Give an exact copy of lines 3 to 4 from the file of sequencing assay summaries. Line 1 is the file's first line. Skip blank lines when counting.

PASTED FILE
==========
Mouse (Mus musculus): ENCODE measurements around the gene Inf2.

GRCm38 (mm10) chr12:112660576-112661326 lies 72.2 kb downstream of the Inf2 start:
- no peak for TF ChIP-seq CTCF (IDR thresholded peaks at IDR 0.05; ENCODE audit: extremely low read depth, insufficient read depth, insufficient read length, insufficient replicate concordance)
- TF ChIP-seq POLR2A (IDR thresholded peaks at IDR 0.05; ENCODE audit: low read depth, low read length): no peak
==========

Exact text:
- no peak for TF ChIP-seq CTCF (IDR thresholded peaks at IDR 0.05; ENCODE audit: extremely low read depth, insufficient read depth, insufficient read length, insufficient replicate concordance)
- TF ChIP-seq POLR2A (IDR thresholded peaks at IDR 0.05; ENCODE audit: low read depth, low read length): no peak